‘Frankly, it is hard to explain and deeply worrying…’
(Claire Russel, Liberty Headlines) Children born to military parents overseas won’t automatically be given U.S. citizenship, according to a new policy alert released by U.S. Citizenship and Immigration Services.
But following public backlash, USCIS Acting Director Ken Cuccinelli underscored that the new application process was mainly formality to ensure the foreign-born children maintain a genuine allegiance to the country.
The rule will primarily affect those born to naturalized U.S. citizens serving in the military who haven’t resided in the country for the required period of time, according to a Department of Defense official. This means that it will impact 20-50 people, if that.
The policy has nothing to do with birthright citizenship, Cuccinelli said.
Here’s the statement I promised (1/3):
The policy manual update today does not affect who is born a U.S. citizen, period. It only affects children who were born outside the US and were not US citizens. This does NOT impact birthright citizenship..
— USCIS Acting Director Ken Cuccinelli (@USCISCuccinelli) August 28, 2019
“The policy update doesn’t deny citizenship to the children of US gov employees or members of the military born abroad. This policy aligns USCIS’ process with the Department of State’s procedures for these children—that’s it. Period,” Cuccinelli continued.
The initial announcement sparked confusion among military groups who believed the rule would be an additional hurdle for their children.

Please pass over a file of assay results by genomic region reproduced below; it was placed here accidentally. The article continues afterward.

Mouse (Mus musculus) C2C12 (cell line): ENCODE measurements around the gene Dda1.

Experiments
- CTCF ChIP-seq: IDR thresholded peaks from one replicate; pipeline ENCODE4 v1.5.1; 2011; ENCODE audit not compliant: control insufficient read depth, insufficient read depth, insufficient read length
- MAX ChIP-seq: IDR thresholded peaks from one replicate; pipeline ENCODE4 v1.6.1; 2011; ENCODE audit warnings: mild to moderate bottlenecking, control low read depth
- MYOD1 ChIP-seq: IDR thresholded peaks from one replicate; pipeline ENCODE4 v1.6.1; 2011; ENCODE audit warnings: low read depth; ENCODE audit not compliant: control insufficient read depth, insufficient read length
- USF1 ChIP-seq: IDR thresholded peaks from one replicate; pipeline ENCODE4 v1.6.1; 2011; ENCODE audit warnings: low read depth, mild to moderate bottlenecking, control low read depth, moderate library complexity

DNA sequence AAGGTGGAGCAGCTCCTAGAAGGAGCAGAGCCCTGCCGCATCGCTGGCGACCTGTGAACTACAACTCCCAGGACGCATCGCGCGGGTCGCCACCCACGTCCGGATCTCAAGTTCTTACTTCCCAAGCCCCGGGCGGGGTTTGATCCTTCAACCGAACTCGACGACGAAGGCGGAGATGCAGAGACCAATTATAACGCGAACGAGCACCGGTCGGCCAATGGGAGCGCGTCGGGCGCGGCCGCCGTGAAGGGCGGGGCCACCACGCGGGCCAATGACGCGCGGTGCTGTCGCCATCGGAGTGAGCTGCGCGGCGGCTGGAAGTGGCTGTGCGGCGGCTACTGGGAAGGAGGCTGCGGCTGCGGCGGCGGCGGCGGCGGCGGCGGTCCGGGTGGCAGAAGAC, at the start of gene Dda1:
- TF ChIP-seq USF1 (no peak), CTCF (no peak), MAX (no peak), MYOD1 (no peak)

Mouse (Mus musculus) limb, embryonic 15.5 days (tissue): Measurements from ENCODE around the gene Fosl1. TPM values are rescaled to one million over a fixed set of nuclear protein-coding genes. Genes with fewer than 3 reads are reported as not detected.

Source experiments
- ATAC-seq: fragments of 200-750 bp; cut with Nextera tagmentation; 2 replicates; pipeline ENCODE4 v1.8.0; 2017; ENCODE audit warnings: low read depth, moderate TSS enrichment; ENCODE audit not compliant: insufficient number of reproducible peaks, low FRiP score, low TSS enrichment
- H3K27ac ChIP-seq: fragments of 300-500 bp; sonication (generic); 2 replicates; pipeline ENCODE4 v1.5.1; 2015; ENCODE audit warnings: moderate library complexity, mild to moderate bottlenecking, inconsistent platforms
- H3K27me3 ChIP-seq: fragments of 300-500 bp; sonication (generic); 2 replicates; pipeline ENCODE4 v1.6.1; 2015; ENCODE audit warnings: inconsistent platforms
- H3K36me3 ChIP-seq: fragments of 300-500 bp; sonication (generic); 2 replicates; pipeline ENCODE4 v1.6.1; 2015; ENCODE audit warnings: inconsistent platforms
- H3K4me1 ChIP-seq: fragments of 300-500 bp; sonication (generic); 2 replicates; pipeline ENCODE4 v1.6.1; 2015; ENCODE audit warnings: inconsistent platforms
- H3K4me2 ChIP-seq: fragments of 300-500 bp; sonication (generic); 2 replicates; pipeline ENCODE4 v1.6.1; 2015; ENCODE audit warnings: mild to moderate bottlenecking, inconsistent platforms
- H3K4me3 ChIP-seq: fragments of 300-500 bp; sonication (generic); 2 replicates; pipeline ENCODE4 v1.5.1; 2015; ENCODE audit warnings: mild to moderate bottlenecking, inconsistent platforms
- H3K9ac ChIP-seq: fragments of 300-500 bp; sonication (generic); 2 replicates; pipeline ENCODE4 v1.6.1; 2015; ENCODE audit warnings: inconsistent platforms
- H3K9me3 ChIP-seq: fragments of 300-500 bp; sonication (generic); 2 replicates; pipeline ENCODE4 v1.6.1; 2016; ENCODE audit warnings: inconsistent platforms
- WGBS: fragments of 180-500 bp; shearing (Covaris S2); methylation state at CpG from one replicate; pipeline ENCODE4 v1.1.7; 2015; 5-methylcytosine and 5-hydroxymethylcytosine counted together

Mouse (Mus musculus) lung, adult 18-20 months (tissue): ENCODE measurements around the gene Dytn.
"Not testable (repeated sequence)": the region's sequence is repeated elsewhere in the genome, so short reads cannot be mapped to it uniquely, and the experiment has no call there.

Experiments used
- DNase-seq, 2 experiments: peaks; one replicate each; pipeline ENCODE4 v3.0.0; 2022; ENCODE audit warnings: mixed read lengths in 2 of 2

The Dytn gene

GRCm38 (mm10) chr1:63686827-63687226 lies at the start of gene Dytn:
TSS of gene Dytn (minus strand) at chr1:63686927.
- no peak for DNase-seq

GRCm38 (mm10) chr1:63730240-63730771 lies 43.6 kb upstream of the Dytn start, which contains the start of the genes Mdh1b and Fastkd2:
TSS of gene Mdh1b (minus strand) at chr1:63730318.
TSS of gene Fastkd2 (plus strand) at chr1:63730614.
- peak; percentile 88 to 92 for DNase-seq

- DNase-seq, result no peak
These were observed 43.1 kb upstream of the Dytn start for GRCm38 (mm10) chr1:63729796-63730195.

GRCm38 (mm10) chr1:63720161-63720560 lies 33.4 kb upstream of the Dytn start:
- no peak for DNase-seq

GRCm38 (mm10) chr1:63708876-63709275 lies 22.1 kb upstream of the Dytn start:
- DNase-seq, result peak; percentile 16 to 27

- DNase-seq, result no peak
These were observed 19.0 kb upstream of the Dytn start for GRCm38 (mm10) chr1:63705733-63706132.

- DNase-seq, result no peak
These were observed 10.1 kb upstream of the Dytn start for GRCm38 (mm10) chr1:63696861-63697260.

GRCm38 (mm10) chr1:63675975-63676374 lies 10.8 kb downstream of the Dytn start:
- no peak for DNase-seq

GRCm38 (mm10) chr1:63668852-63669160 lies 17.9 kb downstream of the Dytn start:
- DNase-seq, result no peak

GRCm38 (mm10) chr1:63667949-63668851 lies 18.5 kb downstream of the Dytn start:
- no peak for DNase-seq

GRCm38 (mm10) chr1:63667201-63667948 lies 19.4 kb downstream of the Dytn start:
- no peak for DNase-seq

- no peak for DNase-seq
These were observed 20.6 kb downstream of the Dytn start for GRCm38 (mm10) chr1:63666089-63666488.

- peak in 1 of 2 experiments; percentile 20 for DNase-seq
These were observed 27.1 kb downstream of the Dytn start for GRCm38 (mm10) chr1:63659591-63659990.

“Military members already have enough to deal with, and the last thing that they should have to do when stationed overseas is go through hoops to ensure their children are U.S. citizens,” said Andy Blevins, executive director of the Modern Military Association of America.
A Pentagon spokesperson assured military members that the “estimated impact of this particular change is small.”
Still, some worry the change is nothing more than an additional “bureaucratic hurdle” active military members must worry about.
“Forcing [members] to go through bureaucratic hurdles for no apparent reason, just to get their children naturalized as American citizens, does a great disservice to people who have dedicated their lives to serving their country,” Eric Rubin, president of the American Foreign Service Association, wrote on Twitter. “Frankly, it is hard to explain and deeply worrying.”